Put another way, if your coal (measured by its calorific content) is half the price paid by another system, the electricity you can supply cannot, on its own, explain electricity tariffs more than 20% of the other system.
The other costs are the fixed costs, salaries, maintenance costs, the margin added by distributors (which pay for their own fixed costs plus the surpluses municipalities have used to augment their budgets). More importantly, there are the capital costs of paying off fixed infrastructure or provisioning for replacing infrastructure as it has to be retired.
Since 1992, Eskom’s tariffs were set on the basis that it would never have to replace its capital base. Instead, it dissipated it until the first serious post-democratic supply shortage hit in 2006.
Pricing electricity below the long-term cost of supplying it has several bad effects. First, in the broader economy, it creates incentives and makes the whole economy very energy-intensive. Before 2006, South Africa had one of the most energy-intensive economies in the world (measured by GDP/kWh), up there with countries such as Saudi Arabia.
Second, it takes the pressure off doing the sorts of things that make the economy more balanced and sustainable, like improving productivity through effective education, improving the investment environment by making government functions such as licencing processes easier and reducing our port and logistics costs.
Third, it is impossible to justify an investment (whether made by the government, Eskom itself or the private sector) in new capacity when the electricity being supplied to the market is priced as if there is no capital cost component. What happened instead is that South Africa drifted into a crisis because we were taken in by the myth that ultra-cheap electricity was the natural order of things.
Since 2006, it has been one crisis after the other starting with the catastrophic decision to proceed with the building of Medupi and Kusile financed purely by debt.
The supposed efficiency of Eskom’s operations in the past is yet another dangerous myth. While the ludicrous (and criminal) coal procurement and maintenance practices of Eskom under the Molefe/Koko regime was extremely damaging to Eskom’s generation plant, it is just the most recent iteration of a long line of abuse of Eskom’s machinery.
The rot set in at Eskom as early as the period under the mythical leadership of Dr John Maree. Here, a former Eskom executive describes some of those practices. What Dr Maree did was to incentivise practices that pushed the generation plant far too hard. As Eskom fails to provide sufficient electricity today, we have become familiar with the term Energy Availability Factor (EAF). It is now around 60% which is far too low. Under Dr Maree it was closer to 100% which is far too high. While we may have celebrated the apparent efficiency then, it came with long-term costs and the bills for these costs are falling due now.
The poor maintenance practices have continued under the swinging doors of Eskom’s leadership including the leadership of Brian “keep the lights on at all costs” Dames. All machinery needs mid-life refurbishment to extend the basic design lifespan. As we know, taking generators out of service to undertake the necessary refurbishments have not been done. The massive cost overruns at Medupi and Kusile have diverted money from both maintenance and refurbishing old plants and their delays have meant that there is no available generating capacity to take capacity out of commission.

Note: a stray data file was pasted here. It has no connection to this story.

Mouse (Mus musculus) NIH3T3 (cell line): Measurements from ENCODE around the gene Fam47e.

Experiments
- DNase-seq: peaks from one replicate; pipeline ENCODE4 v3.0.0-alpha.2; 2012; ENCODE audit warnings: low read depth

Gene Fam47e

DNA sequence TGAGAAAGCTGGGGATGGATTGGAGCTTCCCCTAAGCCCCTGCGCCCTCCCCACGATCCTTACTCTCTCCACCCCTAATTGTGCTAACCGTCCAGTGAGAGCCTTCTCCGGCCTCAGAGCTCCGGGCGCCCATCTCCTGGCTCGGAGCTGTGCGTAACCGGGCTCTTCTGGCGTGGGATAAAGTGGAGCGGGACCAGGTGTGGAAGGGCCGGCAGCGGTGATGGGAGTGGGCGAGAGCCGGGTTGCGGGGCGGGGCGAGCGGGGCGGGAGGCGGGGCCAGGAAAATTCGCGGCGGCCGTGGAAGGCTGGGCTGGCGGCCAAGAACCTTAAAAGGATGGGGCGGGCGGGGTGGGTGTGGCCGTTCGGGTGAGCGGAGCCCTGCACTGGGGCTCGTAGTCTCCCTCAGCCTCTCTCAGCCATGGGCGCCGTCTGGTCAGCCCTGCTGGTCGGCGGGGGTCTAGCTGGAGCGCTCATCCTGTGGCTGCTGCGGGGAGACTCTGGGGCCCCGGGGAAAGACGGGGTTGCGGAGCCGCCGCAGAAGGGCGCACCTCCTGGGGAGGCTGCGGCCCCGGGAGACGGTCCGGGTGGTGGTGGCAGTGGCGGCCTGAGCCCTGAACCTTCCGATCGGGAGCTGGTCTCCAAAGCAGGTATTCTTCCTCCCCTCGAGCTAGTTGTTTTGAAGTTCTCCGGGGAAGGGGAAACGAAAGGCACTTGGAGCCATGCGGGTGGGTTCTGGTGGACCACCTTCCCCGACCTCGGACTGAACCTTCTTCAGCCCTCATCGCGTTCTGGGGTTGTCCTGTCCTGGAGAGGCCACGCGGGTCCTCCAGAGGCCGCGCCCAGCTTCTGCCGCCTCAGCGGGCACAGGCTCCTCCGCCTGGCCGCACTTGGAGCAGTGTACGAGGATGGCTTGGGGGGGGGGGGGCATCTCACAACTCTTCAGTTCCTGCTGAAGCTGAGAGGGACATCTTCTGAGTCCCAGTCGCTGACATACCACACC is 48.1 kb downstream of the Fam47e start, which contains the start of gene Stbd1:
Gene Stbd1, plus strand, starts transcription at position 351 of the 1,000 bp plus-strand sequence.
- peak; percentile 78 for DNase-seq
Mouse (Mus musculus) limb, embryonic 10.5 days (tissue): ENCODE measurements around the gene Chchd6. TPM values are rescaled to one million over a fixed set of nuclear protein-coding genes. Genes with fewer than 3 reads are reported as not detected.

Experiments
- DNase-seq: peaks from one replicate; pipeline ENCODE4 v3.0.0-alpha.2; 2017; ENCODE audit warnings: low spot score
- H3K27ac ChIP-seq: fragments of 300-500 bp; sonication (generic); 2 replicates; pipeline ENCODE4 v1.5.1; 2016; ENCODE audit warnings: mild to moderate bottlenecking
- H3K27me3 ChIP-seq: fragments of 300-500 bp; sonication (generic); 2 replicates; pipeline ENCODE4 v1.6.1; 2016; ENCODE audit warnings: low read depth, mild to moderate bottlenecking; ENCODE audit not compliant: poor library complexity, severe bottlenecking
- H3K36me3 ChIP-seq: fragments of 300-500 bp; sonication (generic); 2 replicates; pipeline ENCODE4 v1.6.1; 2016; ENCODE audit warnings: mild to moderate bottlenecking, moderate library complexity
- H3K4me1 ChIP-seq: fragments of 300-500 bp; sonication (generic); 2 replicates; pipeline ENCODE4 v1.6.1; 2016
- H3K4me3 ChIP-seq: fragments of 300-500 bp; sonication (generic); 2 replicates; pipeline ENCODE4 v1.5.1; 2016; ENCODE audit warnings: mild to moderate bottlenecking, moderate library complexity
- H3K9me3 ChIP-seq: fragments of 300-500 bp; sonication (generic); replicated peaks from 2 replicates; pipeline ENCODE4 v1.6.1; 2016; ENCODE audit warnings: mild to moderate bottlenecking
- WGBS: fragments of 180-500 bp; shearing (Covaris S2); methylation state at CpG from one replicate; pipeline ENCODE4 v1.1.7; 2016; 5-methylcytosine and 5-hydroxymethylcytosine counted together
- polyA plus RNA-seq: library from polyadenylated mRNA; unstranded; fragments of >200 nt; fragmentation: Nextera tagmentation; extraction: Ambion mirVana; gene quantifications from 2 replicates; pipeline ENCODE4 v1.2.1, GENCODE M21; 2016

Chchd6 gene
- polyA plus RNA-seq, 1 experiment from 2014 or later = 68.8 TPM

Within Eskom, but not within the government, the state of the generation plant is known. In fact, in 2014 and 2015, Eskom commissioned studies which were co-ordinated by energy expert Mike Rossouw on the state of Eskom’s generation plant and what it would require to get it up to an acceptable standard again. Those reports should certainly now be in the public domain and circulating within government, and especially National Treasury, but they are not.
What the Rossouw reports may well show is that already in 2015, a significant portion of Eskom’s generation plant was unserviceable. This means whatever maintenance regime is now applied, EAF will not improve much.
It should be obvious that restoring Eskom to what it once was is not possible and even if it were possible, it would be a very bad idea to restore a system that was never sustainable in the first place.
Once we break the myths, we can have a far more sensible discussion on what to do next. Importantly, it would also make it easier for us to identify the various charlatans, including those mentioned earlier, whose narrow interests are served by having Eskom lurch on the way it has for decades.
South Africa has put off the necessary decisions about its electricity supply system for more than two decades and it has been immensely damaging. What we cannot afford is to throw any more good money after bad. We need to have a clearer idea of the future price path of electricity, but more importantly how electricity tariffs should be structured with the energy component (the kWhs supplied) and the system costs (the grids, energy storage, peak capacity, dispatched ramping capacity, frequency synchronising, frequency and voltage management and so on).
We have wasted so much time already. Unless we move on to making the right decisions immediately, we will be stuck with not just the legacy of very poor decisions, but also inappropriate investment decisions being made by both the public and private sector right now.
There is a rapidly closing window on preventing an outcome where permanent Stage 4 load shedding becomes the best-case future scenario for the country.
Know this: any further dithering on the part of our politicians caught up in their own ideological worldview and the myths to which far too many of them continue to hold, makes the breakdown of our whole electricity system a more certain outcome. Tick-tock. DM
Synchronised swimmers have a high risk of concussions due to kicking each other in the head.